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Chill on the Set !

Now an established actor, rap star Ice Cube is becoming something of a movie mogul as he makes his directing debut with 'The Player's Club.'


First-time director Ice Cube moves along a perimeter of scaffolding and cables and enters a plywood corridor that leads to the set of his New Line film, "The Player's Club." The film, of which he is also screenwriter, co-producer and star, is a comedy-drama set in a black strip joint in the South, a region where trendy strip clubs are currently the rage.

Cube's evolution from a teenage star of the influential, prescient and inflammatory gangsta rap quintet N.W.A. into the driven, high-minded and very charming businessman and budding film mogul is one of the great career stories in American pop. Cube, now 28, is dressed in a Baltimore Orioles cap, baggy black T-shirt and jeans, and bargain-store tennies.

He has pulled his cap down low, but not enough to obscure the profile of his alter ego, Reggie, the manipulative petty gangster he plays in the film. Reggie's look calls for a '50s-style vandyke beard and broadly sloping sideburns, which Cube has embellished with his trademark left ear diamond stud and brooding demeanor.

He steps through curtains of theatrical smoke, hot-pink from the glow of the set, and enters the strip joint. The room is as red as a cherry. Over the entranceway hangs the club's logo: a silhouette of a buxom and leggy female leaning forward slightly and clutching a handful of greenbacks.

From the colored lights flashing beneath the runway of the raised Plexiglas stage to the disco music booming above the beehive of technicians and extras, the scene is perfectly lurid. The club's male patrons are dressed in designer chic or polyester kitsch, all topped with a sprinkling of Afros, shaved heads and old-fashioned conks. Waitresses are human logos, athletic and leggy and dressed in black hot pants and halter tops.

Cube takes a seat at the edge of the stage and joins a discussion about the blocking of a scene. His story is told from the perspective of a young stripper named Diamond (newcomer Lisa Raye).

"Strippers are a different breed," Cube says. "They develop a force field around themselves because they have to make their money in the pits of hell. Some of them let the money take them over, but others try to do it with some kind of integrity. The motto of my film is, 'Make the money, don't let the money make you.' "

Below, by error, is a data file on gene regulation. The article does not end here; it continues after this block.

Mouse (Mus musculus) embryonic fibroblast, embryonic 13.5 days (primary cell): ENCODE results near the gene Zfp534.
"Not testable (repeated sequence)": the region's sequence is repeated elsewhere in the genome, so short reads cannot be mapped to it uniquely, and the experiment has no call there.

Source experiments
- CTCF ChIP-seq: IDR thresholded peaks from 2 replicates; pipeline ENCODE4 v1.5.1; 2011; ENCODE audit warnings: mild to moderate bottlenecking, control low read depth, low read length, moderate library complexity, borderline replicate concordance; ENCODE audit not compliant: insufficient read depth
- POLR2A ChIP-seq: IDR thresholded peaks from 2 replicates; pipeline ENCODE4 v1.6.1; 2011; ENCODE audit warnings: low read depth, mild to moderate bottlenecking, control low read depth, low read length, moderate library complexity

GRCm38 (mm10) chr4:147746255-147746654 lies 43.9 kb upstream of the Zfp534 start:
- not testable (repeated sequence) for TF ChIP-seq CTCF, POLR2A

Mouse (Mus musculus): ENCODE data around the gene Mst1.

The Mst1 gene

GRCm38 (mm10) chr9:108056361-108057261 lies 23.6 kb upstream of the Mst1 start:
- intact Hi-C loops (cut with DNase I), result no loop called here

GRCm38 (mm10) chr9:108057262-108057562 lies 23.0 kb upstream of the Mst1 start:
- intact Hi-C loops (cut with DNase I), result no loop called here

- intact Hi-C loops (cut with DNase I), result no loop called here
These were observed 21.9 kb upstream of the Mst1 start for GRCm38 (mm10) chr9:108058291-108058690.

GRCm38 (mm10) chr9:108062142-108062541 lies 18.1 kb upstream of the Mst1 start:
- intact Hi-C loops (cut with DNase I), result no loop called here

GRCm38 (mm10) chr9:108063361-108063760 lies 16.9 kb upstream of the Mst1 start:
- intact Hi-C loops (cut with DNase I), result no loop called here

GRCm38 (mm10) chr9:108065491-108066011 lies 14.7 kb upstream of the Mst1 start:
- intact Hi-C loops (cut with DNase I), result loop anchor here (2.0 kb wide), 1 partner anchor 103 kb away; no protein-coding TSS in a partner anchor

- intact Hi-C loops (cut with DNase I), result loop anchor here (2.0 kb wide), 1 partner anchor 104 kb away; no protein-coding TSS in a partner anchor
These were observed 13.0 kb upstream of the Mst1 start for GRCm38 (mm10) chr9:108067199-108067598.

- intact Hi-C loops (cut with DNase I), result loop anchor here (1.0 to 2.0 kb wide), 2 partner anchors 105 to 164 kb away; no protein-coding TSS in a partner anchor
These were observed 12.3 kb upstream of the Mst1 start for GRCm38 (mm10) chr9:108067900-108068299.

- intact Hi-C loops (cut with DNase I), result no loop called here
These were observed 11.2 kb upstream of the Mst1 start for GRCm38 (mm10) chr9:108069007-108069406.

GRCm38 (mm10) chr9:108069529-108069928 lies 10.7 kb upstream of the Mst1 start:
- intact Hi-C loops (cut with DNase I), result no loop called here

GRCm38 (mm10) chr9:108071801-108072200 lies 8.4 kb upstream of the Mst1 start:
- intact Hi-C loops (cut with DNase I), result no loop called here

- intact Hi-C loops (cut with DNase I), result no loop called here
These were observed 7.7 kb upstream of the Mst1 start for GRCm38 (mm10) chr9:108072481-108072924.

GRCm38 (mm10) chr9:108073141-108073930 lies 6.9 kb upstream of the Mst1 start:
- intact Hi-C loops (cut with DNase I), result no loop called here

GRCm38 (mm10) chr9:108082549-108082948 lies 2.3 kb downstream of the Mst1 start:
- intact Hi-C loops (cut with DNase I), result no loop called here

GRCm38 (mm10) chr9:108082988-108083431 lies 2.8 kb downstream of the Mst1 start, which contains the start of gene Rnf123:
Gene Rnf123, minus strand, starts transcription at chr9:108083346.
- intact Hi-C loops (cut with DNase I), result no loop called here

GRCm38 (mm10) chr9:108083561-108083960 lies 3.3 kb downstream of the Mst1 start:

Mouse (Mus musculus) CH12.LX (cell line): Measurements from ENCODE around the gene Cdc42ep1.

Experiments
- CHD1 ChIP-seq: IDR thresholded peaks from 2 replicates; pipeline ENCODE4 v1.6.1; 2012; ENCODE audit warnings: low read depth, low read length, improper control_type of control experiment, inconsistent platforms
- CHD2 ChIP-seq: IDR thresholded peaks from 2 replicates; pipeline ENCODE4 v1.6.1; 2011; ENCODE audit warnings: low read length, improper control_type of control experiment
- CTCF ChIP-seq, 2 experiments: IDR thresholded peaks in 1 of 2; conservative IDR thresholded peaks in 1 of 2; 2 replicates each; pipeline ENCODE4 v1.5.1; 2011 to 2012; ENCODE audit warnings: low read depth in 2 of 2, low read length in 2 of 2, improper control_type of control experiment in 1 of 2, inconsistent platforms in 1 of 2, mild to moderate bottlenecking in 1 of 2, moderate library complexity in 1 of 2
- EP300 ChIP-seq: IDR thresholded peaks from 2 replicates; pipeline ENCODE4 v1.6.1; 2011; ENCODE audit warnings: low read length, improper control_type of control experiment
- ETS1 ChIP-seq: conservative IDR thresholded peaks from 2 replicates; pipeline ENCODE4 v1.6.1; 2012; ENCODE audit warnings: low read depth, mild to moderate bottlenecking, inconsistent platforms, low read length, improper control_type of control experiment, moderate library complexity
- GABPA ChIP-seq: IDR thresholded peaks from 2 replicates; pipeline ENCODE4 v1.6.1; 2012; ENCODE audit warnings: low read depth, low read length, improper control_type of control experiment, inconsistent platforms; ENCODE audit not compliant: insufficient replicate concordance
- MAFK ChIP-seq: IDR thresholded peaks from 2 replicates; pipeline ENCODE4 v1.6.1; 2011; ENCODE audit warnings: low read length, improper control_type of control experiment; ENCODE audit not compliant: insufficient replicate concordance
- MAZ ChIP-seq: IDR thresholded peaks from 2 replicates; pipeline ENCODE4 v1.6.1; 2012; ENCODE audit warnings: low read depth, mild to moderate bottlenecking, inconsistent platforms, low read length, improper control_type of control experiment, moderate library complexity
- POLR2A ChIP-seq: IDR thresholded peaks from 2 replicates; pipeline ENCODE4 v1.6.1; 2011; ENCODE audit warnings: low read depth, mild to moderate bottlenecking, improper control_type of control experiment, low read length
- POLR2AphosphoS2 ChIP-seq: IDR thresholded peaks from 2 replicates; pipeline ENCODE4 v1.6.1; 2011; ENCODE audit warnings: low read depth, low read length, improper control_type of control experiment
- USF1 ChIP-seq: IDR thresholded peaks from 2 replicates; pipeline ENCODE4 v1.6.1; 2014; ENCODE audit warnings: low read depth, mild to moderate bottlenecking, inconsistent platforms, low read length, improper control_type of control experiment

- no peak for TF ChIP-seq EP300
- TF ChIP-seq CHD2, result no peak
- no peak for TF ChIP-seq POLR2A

Cube and Pat Charbonnet, his partner at Ghetto Bird Productions and the film's co-producer, have assembled a creative team evenly mixed with first-timers and seasoned pros. Assistant director Don Wilkerson has worked with several first-time directors, most recently with Martin Lawrence ("Thin Line Between Love and Hate"). Director of photography Malik Sayeed worked on "Get on the Bus," "Clockers" and "Girl 6."

Like most low-budget productions, the pressure to get the shot expertly, cheaply and quickly (the film is scheduled for a November release) has the crew looking on-edge and driven. Cube studies a scene in silence, then goes right to the heart of the trouble.

"You got to know where the camera is, Chrystale baby," he tells Chrystale Wilson, who will make her feature debut as Ronnie, the film's voluptuous villain.

Wilson says she thought twice before taking this film. "This is my first time in Hollywood and I was nervous. I kept thinking that here is this hard-core rapper and even though I've always admired him I've never thought about what it would be like to work with him. I was wondering, 'Is he going to have his friends up on the set disrespecting us? Is he going to talk to us any old kind of way?' But when I met him, he was so respectful. And he said to me, 'If anyone gives you any problems, you let me know and it will be taken care of. You are not here to be mistreated.' "


"The Player's Club" boasts a strong African American presence on both sides of the camera, including producers Carl Craig ("Hollywood Shuffle") and Dwight Williams ("Friday"), stunt coordinator William Washington ("The Rock") and Oscar-winning sound man Russell Williams ("Dances With Wolves"). Cube and Charbonnet have created that rarest of Hollywood phenomena--an African American film with a professional crew that is overwhelmingly black, in this case about 80%. "The Player's Club" stars Jamie Foxx ("Booty Call") as the club's underpaid deejay, Blue, and Bernie Mac ("Friday") as the club's no-account owner, Dollar Bill. Monica Calhoun ("The Baghdad Cafe") co-stars as the money-obsessed Ebony.

Lisa Raye, who plays the film's heroine, was discovered by Charbonnet when she appeared as an extra in "Toss It Up," a music video by the slain gang rapper Tupac Shakur. At first, Raye also had reservations when she heard Cube was writing and directing a film about women but says the script reassured her.

"He writes about things that women actually go through," Raye says. "Although there are tons of men characters in this film, he writes the women's viewpoints very sensitively." Calhoun says that as a director, Cube gives his actors "just enough so that you can sprout your wings."

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